Exploring Public Opinion on the Updated Proposal of the E-BIKE Act
- 7 in 10 major city residents support the E-BIKE Act.
- Nearly half of major city residents are extremely likely to start using an e-bike if the tax credit passes.
- Residents who feel the $1,500 tax credit should be higher would consider switching to an e-bike if the credit doubled to $3,000.
- 60% of cyclists would relocate to a city that supports e-bike tax incentives.
Credit for Your Commute
The saying goes that you never forget how to ride a bike, and if that’s true, you could soon get paid to get back behind the handlebars. U.S. lawmakers have recently proposed the Electric Bicycle Incentive Kickstart for the Environment (E-BIKE) Act that would cover 30% of the cost of a new electric bike, with a maximum credit of $1,500. If passed, the bill could incentivize Americans to trade in their car keys for bike helmets. To gauge the potential impact of this legislation, we surveyed 1,000 residents in major U.S. cities about e-bikes and their thoughts on the proposed tax credit bill.
Resident Reactions to the New Bill
Reintroduced after failing to pass in 2021, the E-BIKE Act has cycled back into debate. Let’s take a look at public sentiment toward this legislation.
While first attempts at a federal e-bike tax credit faltered, the success of city-run e-bike rebate programs might have helped the E-BIKE Act gain more interest and supporters. We found that searches for an e-bike tax credit increased by 3,800% over the past year. More people were also wondering if the e-bike tax credit had passed (+319%) and if there was a form to fill out for it (+240%).
In addition, 70% of major city residents said they support the e-bike tax credit, even though only 20% were aware of the newest version of the legislation. Cities with the most support for the e-bike tax credit included:
- Washington, D.C.
- Los Angeles, CA
- Atlanta, GA
- Chicago, IL
- New York, NY
If the bill passes, 81% of major city residents felt it would incentivize more people to switch to e-bikes. For those not ready to commit to e-bike ownership, over 60% of residents said they would participate in a public e-bike sharing program to take advantage of the credit.
For or Against an E-Bike Payday
Even with overwhelming public support, skepticism is causing bumps in the road for the E-BIKE Act’s success. What are supporters’ reasons for welcoming the tax credit, and what concerns have others telling bill supporters to hit the road?
Almost half of major city residents said they were extremely likely to switch to an e-bike if the E-BIKE Act passes. Supporters were encouraged by the environmental benefits of e-bikes (71%), the potential for traffic congestion reduction (68%), and increased access to alternative modes of transportation (63%). Additionally, many respondents agreed that e-bike riding is great exercise (60%) for people of all ages and fitness levels.
As for concerns, some residents worried about public safety (29%) and increased government costs (23%). Meanwhile, other residents felt the government could afford even more and wanted the credit doubled from a $1,500 maximum to a $3,000 maximum before switching to an e-bike.
Citywide Effects of the E-BIKE Act
If the E-BIKE Act gains enough support and traction to pass, the U.S. could see more e-bike riders. What do cyclists find important when choosing an e-bike, and what impact could increased e-bike usage have on American cities?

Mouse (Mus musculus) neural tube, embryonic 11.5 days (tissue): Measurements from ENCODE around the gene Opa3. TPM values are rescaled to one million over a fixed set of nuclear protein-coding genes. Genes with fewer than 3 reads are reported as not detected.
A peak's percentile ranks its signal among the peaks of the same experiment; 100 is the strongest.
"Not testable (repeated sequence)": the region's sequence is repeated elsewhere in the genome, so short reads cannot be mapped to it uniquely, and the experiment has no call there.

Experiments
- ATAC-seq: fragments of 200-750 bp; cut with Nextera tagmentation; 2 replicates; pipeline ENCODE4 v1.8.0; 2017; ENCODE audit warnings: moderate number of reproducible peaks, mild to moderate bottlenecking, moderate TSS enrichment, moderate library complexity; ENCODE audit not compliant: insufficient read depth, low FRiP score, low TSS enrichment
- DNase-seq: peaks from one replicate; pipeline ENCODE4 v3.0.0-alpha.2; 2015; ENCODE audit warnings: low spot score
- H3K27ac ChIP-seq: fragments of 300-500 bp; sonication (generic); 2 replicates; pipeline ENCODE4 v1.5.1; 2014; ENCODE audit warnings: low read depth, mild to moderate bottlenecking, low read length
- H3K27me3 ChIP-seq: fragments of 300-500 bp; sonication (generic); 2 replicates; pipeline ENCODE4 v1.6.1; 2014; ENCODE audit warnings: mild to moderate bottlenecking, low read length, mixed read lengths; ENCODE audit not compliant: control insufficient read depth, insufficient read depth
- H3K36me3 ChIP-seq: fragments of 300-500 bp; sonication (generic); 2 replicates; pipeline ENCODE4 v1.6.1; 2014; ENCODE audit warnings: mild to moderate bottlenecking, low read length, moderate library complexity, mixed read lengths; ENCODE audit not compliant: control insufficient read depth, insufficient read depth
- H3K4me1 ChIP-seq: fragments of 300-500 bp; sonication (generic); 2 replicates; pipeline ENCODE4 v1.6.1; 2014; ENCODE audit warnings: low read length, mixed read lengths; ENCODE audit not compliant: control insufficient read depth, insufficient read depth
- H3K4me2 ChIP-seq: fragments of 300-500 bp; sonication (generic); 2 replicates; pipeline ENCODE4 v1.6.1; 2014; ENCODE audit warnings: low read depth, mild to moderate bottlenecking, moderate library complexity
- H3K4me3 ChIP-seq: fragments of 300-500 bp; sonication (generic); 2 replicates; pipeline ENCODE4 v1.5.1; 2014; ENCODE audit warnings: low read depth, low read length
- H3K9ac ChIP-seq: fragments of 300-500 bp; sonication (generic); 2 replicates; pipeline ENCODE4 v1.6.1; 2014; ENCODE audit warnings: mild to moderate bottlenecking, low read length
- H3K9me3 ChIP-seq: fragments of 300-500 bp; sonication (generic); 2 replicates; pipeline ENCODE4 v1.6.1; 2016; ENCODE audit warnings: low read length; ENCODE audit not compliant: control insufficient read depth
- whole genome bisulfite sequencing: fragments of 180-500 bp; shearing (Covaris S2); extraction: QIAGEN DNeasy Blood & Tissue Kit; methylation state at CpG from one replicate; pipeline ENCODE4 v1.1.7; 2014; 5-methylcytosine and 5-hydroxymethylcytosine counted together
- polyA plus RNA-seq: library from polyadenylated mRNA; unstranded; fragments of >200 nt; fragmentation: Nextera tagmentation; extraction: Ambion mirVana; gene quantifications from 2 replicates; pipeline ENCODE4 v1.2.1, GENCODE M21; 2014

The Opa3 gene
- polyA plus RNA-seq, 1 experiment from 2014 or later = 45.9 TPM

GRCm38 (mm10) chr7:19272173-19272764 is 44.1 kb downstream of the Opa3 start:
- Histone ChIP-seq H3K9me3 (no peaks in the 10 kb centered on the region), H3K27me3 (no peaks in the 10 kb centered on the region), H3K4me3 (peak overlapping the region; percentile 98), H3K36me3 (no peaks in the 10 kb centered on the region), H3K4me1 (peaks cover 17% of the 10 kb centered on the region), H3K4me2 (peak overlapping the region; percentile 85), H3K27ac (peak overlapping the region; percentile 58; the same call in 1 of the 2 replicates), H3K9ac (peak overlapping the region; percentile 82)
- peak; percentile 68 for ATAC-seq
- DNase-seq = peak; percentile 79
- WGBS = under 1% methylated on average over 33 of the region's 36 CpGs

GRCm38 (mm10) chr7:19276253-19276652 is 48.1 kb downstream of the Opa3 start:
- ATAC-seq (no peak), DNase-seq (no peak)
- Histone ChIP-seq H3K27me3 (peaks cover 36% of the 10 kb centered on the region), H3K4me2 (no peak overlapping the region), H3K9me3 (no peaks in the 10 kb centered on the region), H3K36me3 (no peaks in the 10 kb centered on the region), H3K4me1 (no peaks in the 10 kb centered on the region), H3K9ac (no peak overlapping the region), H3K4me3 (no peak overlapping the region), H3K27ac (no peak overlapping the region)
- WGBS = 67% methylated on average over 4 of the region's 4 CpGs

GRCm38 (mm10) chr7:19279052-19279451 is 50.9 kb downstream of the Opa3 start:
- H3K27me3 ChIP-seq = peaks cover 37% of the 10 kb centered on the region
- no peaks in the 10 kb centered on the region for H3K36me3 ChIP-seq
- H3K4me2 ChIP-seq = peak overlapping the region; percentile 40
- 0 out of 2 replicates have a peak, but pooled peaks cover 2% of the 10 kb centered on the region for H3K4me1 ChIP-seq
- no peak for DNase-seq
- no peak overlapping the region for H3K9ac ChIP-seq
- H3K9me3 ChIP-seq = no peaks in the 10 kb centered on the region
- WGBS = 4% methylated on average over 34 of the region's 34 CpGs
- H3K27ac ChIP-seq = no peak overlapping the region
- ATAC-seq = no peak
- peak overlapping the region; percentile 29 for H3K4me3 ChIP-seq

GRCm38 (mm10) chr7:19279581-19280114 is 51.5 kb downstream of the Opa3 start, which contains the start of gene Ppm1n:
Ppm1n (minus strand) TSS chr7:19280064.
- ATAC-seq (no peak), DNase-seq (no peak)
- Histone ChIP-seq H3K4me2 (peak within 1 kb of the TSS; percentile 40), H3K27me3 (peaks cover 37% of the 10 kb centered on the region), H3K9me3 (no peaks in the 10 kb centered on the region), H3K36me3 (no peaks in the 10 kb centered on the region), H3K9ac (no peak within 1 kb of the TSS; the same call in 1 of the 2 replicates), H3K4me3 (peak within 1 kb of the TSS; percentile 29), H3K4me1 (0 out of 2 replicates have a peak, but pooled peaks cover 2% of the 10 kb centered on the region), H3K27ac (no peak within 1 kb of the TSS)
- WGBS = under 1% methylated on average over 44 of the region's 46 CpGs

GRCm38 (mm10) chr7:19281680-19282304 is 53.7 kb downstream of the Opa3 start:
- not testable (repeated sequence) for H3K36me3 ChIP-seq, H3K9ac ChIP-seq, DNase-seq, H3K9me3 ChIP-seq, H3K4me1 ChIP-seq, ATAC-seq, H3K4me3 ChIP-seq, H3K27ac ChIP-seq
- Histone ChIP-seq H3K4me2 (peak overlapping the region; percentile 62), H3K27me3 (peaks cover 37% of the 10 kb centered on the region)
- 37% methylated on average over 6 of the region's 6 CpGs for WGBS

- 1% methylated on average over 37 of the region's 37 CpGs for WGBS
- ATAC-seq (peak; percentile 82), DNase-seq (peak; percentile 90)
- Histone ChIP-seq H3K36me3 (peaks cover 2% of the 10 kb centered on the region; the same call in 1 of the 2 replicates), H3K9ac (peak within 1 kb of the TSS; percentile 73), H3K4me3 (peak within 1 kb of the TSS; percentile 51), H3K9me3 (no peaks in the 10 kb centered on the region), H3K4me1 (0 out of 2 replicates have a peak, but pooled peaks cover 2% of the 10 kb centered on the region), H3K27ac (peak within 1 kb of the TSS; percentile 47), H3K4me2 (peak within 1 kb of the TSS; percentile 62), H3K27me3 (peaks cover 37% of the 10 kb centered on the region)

As Americans wait for the E-BIKE Act to pass, they’re busy researching their e-bike options. Respondents said e-bike affordability (69%) was the most important factor when purchasing an e-bike. E-bike battery life and range were also extremely important to would-be buyers, as were the cost and ease of maintenance.
Whichever e-bike riders decide to purchase, increased e-bike usage could go a long way in helping clear the roads and the air. Over 60% of those surveyed recognized the need for traffic congestion reduction, and nearly 50% felt the e-bike tax credit would help alleviate traffic in their city. In addition, over 70% of residents acknowledged the vital importance of reducing air pollution, and — with decreased CO2 emissions amid e-bike usage — more than 50% thought the E-BIKE Act tax credits would help improve their city’s air quality.
For those who already cycle regularly, tax incentives like the E-BIKE Act are a big factor when deciding where to live. Sixty percent of cyclists said they would relocate to a city that supports e-bike tax incentives. Cities that demonstrate an eagerness to embrace e-bikes could attract more residents, bringing an influx of talent and capital to their communities.
The Future of City Transportation
E-bikes offer so many advantages, making them an increasingly popular mode of transportation, especially in major cities. With the potential of e-bikes to reduce traffic congestion and improve air quality, the proposed e-bike tax credit bill could improve city life for all residents, not just those who use it to purchase an e-bike. Whether or not the E-BIKE Act passes, one thing is certain: E-bikes are more than just a trend — they are the future.
We surveyed 1,000 Americans who self-identified as major city residents regarding their perceptions of the e-bike tax credit bill known as the E-BIKE Act. The mean age of respondents was 37 years old. Among them, 50% were male, 48% were female, and 2% were non-binary. Respondents comprised the following generational breakdown: 14% Gen Z, 19% Gen X, 60% millennials, and 7% baby boomers. Search volume data for the past year was pulled from Keyword Tool.
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